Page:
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Canadian pot stocks surged Wednesday after a bill to legalize recreational marijuana passed one of the last major hurdles in the country’s parliament.

The Senate approved a bill from Prime Minister Justin Trudeau’s government to legalize cannabis, setting the stage for sales to begin on Oct. 17. Canopy Growth Corp., the nation’s largest marijuana producer with a market value of C$8.9 billion ($6.7 billion), soared as much as 6 percent to C$45.10, a record high. Aurora Cannabis Inc. rallied 3.8 percent at 3:26 p.m., Cronos Group Inc. gained 6.2 percent and Aphria Inc. rose 3.6 percent. The pot stock rally pushed the S&P/TSX Composite Index to a record high in Toronto.

The move “paves the way for legal sales to begin,” Bloomberg Intelligence analyst Kenneth Shea said Wednesday in a report. “We expect investment flows into the nation’s legal cannabis sector to jump, deal activity and consolidation to rise.”

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The move may lift marijuana stocks and spur more investment as Canada becomes the first Group of Seven nation to legalize recreational pot. The bill’s passage is likely to be the “catalyst the industry has been waiting for” for several years and legalization will increase the potential market for Canadian producers by 10 times the existing medical market, GMP Securities analyst Martin Landry said in a June 5 note.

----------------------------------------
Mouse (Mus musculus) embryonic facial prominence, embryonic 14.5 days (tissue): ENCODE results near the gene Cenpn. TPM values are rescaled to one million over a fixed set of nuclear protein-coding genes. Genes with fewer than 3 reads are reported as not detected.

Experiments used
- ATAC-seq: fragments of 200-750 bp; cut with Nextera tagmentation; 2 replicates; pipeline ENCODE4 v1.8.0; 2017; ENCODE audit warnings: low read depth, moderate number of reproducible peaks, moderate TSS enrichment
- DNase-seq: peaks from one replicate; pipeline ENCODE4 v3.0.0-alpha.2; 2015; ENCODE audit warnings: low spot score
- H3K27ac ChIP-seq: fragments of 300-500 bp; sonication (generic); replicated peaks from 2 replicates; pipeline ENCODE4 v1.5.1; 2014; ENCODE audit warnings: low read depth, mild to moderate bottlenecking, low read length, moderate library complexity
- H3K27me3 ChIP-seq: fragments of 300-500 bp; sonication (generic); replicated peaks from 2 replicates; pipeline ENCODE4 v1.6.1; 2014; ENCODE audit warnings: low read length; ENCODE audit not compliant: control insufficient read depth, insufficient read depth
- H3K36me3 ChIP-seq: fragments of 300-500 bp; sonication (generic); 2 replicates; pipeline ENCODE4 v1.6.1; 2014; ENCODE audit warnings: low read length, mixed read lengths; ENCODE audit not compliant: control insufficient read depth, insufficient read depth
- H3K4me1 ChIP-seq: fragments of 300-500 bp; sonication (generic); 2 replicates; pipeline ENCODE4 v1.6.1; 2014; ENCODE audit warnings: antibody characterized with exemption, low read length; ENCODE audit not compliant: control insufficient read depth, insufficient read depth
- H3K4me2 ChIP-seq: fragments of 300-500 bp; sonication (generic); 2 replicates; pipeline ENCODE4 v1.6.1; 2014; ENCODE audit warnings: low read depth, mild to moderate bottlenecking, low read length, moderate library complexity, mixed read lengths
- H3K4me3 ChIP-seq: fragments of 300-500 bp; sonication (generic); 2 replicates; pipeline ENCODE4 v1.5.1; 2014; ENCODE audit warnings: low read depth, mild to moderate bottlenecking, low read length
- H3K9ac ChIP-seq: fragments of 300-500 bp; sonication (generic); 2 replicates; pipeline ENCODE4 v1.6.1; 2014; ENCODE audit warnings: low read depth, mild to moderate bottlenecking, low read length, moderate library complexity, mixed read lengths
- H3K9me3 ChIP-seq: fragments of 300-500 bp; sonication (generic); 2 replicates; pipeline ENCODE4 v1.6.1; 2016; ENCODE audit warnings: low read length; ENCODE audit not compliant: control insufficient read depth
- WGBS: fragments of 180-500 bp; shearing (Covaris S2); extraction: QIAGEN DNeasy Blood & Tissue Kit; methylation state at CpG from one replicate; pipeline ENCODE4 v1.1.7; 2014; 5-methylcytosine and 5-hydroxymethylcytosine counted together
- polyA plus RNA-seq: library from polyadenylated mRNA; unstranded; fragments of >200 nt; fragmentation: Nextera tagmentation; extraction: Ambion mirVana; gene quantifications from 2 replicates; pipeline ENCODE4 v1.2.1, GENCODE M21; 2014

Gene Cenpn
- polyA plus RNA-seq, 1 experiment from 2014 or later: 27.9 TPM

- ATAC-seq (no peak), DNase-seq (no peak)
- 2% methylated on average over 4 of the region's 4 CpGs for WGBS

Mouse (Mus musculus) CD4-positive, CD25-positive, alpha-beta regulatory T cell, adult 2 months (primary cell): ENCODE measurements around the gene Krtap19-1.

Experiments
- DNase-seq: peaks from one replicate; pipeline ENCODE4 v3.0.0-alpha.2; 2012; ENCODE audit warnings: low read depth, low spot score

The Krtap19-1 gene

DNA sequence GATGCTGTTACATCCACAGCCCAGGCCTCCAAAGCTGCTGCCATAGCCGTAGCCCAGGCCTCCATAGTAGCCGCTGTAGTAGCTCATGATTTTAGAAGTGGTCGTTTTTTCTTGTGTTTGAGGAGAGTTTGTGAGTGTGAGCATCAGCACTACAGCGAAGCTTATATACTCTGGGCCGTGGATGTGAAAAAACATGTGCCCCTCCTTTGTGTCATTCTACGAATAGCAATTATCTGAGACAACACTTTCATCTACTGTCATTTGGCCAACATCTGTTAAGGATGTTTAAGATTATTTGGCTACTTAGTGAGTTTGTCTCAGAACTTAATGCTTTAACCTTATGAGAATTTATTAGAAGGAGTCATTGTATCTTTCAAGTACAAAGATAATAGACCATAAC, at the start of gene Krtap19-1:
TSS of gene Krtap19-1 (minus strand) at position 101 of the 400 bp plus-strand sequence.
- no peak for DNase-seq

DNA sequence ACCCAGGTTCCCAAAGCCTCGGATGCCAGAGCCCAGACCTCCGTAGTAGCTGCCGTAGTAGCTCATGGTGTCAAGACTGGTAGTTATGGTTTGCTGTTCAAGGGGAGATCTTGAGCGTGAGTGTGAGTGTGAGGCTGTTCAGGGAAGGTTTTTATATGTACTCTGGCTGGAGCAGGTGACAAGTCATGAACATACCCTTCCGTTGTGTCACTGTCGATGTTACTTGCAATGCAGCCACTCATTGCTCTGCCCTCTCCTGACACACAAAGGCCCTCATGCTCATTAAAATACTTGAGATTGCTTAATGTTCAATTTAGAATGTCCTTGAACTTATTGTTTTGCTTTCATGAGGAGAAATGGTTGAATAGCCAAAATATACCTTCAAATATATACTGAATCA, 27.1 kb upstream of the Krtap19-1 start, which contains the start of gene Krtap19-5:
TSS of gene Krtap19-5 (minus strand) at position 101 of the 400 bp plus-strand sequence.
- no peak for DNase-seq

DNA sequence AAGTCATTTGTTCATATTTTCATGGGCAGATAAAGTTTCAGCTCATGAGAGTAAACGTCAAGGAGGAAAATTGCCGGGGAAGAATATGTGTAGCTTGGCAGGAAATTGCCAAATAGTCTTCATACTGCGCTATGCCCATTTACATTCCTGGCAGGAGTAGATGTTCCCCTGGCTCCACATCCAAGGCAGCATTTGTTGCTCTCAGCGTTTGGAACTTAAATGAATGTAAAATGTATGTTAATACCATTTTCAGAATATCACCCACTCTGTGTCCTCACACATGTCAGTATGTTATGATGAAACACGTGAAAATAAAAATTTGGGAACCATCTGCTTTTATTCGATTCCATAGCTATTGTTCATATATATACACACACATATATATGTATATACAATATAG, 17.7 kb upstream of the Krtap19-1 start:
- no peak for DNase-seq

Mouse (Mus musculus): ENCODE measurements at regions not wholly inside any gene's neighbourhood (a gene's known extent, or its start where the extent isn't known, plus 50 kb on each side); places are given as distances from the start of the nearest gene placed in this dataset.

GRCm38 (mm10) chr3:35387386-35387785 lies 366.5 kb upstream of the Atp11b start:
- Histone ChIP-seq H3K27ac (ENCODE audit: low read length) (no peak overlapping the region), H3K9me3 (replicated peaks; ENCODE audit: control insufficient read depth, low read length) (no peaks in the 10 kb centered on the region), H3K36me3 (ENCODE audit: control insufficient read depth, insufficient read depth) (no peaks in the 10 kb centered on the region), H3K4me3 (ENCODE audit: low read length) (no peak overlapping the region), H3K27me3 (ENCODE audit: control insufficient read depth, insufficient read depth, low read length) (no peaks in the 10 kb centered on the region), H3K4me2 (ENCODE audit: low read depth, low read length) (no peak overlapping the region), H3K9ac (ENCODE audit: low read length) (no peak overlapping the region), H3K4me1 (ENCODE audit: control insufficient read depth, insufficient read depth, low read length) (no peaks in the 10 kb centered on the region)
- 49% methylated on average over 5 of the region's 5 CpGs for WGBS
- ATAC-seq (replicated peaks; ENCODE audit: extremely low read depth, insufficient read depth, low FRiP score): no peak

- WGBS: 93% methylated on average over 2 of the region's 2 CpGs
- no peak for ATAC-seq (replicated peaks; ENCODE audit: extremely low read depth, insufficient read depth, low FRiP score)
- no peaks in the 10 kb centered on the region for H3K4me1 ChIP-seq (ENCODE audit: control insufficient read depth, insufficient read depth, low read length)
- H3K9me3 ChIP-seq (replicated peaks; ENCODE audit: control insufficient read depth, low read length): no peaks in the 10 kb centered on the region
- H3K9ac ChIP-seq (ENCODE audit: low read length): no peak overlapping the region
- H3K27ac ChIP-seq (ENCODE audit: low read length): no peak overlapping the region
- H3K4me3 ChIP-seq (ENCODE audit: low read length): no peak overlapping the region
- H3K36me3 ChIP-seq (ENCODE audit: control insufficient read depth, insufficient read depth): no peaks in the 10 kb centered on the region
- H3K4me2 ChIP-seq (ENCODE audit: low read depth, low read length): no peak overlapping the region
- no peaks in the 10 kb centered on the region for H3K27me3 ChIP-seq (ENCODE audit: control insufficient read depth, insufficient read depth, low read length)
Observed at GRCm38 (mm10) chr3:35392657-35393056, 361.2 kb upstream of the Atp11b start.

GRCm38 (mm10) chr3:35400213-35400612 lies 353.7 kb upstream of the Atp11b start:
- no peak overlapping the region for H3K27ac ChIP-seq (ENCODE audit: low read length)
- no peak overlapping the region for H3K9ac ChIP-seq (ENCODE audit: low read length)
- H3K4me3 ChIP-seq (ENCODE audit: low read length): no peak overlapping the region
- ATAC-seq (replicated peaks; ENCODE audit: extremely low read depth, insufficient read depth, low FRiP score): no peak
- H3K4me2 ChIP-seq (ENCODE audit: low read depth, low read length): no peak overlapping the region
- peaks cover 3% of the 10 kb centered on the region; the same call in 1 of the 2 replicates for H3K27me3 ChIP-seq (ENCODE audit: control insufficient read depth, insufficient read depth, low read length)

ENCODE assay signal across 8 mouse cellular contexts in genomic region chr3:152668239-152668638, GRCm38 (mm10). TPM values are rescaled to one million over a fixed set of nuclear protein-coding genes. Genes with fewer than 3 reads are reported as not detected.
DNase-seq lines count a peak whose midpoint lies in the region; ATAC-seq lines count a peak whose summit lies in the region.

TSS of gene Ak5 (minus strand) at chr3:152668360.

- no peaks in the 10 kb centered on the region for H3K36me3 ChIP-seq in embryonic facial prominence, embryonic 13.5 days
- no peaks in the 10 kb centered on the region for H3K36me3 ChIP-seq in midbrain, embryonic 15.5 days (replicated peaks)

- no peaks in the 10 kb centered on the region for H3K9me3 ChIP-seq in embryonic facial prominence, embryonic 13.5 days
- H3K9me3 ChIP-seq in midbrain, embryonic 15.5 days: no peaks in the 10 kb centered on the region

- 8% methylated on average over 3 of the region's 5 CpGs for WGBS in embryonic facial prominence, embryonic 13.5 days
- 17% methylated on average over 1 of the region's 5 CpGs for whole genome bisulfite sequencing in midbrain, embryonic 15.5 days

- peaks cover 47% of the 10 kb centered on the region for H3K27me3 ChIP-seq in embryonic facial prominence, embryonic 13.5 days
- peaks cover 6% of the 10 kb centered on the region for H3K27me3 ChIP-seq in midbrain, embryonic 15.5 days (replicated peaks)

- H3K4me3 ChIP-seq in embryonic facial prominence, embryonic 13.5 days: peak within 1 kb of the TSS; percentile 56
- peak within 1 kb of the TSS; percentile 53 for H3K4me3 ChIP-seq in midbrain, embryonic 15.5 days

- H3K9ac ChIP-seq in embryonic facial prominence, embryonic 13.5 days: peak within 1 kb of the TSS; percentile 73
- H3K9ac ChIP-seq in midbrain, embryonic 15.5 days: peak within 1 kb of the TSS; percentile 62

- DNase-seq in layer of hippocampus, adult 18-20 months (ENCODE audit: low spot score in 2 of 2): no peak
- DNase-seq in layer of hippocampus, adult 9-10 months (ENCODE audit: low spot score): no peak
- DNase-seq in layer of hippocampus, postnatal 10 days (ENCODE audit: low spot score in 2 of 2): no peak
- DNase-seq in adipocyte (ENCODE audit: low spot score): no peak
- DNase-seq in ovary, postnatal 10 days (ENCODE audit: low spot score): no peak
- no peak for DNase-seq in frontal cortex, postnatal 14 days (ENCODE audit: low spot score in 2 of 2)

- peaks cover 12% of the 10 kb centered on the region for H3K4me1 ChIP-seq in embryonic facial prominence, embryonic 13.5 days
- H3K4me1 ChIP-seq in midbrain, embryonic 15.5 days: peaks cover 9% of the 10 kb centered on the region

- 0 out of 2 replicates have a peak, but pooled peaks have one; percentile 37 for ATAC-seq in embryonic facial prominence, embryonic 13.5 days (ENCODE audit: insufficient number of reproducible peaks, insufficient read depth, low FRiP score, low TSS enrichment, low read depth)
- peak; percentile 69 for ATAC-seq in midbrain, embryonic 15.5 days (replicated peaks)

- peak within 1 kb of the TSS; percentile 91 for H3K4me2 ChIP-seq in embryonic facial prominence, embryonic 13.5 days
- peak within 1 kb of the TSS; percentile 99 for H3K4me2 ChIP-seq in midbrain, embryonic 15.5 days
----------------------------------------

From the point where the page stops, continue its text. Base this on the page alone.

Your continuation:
The nation’s legal cannabis market may exceed C$5 billion in 2020, up from C$600 million in 2017, Shea said. Significant market disruption is likely in the country’s alcoholic beverage and tobacco industries as well, he said.

More Turbulence

The cannabis market will probably be turbulent in the coming months, said Canaccord Genuity analyst Matt Bottomley. Provinces such as Ontario still need to execute on a large number of retail stores and many major producers are still nine to 12 months away from finishing large-scale expansion plans, he said.

The companies that emerge as sector winners will likely be the ones that have international exposure, scale and are able to secure initial purchase orders from government, he said. Others that are “late to the game” and unable to secure orders or wholesale contracts with other producers may be in serious trouble, he said.

The BI Canada Cannabis Index had tumbled 33 percent this year through yesterday as some marijuana stocks have fallen from previous highs amid concerns they’re overvalued.

“I think there’s companies very well suited to back up what they’re saying, and I think there are some that are just hoping for the best,” Bottomley said by phone. “There are some in this market that are not going to be long-term participants.”

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